As the spring season is just around the corner I wanted to share this wonderful children’s book. This book was our favorite for many months when Ale was about 1 year old. We love gardening and so it was very relatable to him. And in its turn the book would make gardening activities and garden creatures even more interesting for him and offer him new knowledge about the garden’s goings.
As all Gerda Muller books it is exceptionally beautiful with very charming, realistic and detailed illustrations. And like all her books it is very informative for the little readers. One thing I especially love about Gerda Muller’s books is that due to the wealth of detail and information we can go back to them later again and again, each time discovering something new or re-discovering already known facts in deeper detail.
Value of real world books
And while I don’t fully share Montessori’s view on fairy tales, I do believe that in the earliest ages it is most helpful and useful for the child to read the books about the real world surrounding them. And Gerda Muller’s books are great for that. They tell charming stories where main characters are other children, living through changing nature’s seasons, discovering the treasures of the everyday world around them.
But I do not wish to give a wrong idea that this book is for the smallest readers only. I believe it would be interesting to older children as well, but I will leave that for you to decide based on the few screenshots I made available through this post. Scroll on! 🙂
Change of seasons
Just wanted to draw your attention to another lovely aspect of this book — the story of changing seasons as they take place in a garden. Change of seasons is a theme that could be found in most Gerda Muller’s children’s books (take a look at this beautiful seasonal board book series). In some the change takes place in a forest, others in a city. And in this book it is the changes that take place throughout the garden as spring changes to summer and summer to fall. Just really wonderful!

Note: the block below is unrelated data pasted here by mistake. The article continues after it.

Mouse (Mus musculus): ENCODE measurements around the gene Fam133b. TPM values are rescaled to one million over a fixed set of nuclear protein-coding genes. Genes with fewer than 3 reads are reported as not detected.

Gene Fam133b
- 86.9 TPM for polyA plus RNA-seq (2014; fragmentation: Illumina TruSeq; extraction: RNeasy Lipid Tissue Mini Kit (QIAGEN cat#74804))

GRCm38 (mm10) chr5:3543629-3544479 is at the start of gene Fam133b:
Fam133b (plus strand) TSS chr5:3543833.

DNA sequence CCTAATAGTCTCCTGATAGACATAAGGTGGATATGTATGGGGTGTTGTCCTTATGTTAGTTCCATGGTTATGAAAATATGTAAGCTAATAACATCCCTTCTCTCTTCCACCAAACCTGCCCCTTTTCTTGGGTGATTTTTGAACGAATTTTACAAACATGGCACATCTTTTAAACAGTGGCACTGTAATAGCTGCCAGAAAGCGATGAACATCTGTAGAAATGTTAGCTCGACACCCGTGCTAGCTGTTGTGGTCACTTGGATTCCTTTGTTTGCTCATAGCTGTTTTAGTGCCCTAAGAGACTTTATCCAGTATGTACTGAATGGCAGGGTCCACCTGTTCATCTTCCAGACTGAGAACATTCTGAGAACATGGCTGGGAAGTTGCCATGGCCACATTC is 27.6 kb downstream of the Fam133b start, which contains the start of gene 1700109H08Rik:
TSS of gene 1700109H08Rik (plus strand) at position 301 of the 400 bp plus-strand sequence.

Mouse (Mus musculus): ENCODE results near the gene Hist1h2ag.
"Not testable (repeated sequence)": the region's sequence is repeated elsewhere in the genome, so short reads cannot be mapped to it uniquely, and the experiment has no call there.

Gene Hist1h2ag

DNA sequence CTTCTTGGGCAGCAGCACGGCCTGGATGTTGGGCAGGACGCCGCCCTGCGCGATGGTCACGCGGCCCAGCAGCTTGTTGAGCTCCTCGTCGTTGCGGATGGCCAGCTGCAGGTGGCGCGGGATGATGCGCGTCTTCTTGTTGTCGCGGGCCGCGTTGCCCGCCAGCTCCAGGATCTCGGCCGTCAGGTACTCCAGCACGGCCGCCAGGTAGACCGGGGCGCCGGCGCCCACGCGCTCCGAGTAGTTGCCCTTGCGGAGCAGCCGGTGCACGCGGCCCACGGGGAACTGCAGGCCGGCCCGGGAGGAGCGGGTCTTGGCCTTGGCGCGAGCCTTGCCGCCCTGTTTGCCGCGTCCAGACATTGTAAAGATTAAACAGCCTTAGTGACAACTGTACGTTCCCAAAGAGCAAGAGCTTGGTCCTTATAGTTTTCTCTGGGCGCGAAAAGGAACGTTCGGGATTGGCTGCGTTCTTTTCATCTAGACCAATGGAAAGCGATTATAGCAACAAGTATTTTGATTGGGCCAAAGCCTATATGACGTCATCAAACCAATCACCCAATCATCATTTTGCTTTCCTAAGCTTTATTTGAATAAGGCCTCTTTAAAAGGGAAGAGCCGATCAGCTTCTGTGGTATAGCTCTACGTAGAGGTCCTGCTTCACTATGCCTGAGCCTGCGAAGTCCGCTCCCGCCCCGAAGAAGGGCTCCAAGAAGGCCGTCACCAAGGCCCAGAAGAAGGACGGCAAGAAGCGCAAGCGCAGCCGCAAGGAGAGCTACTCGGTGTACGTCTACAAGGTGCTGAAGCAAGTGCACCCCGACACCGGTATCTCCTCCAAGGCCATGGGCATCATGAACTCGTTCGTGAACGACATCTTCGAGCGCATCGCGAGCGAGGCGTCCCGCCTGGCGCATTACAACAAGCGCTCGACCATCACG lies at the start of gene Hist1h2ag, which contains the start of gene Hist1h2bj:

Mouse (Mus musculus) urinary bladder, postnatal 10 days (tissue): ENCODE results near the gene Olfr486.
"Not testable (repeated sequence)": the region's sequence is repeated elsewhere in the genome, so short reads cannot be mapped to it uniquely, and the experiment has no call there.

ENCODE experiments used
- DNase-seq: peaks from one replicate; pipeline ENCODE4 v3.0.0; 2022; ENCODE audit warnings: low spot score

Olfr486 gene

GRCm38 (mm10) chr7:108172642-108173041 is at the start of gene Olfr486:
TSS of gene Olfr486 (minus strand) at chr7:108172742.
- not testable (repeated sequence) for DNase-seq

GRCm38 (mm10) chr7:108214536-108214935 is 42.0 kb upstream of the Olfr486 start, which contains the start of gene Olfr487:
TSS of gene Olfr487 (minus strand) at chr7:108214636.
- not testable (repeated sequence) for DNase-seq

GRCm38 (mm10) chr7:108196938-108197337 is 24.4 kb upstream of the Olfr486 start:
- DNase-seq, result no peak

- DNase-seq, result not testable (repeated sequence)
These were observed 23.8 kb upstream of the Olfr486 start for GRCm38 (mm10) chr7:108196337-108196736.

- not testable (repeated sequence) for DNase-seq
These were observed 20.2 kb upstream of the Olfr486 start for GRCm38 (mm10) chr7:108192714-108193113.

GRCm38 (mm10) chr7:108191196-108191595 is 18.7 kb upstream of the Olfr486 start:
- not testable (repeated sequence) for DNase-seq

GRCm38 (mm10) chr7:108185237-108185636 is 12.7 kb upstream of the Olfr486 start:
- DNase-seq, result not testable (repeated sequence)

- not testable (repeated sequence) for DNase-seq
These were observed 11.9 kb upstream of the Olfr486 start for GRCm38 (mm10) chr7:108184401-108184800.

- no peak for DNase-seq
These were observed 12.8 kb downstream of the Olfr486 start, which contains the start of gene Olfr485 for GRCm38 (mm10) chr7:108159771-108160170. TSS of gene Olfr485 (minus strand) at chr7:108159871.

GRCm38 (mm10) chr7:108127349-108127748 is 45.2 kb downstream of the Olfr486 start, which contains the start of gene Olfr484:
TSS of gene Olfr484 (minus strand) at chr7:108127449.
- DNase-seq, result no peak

Inspiring young urban garderners
A phrase I hear often is that the children who grow vegetables eat vegetables. Isn’t it wonderful how this book inspires gardening not only in a large farm life style, but even if you only have a small porch or a balcony? Go little urban gardeners! 🙂
Fun veggie game
When it comes to learning any subject I believe having the real objects at hand is of utmost value and thus should be provided when possible. With that in mind we used to play a little game with Ale where I’d take real vegetables (as many as I can get my hands on) and place them on the floor next to this page. First, we would just get familiar looking at the real vegetable or a root — touching it, looking at its leaves, discussing the color and texture. Then we’d look at it on a picture and compare. Then we’d play a little game where I’d ask him to find a radish or a carrot among real vegetables and then in the book. It is simple, but he enjoyed it and it made those vegetables even more real for him.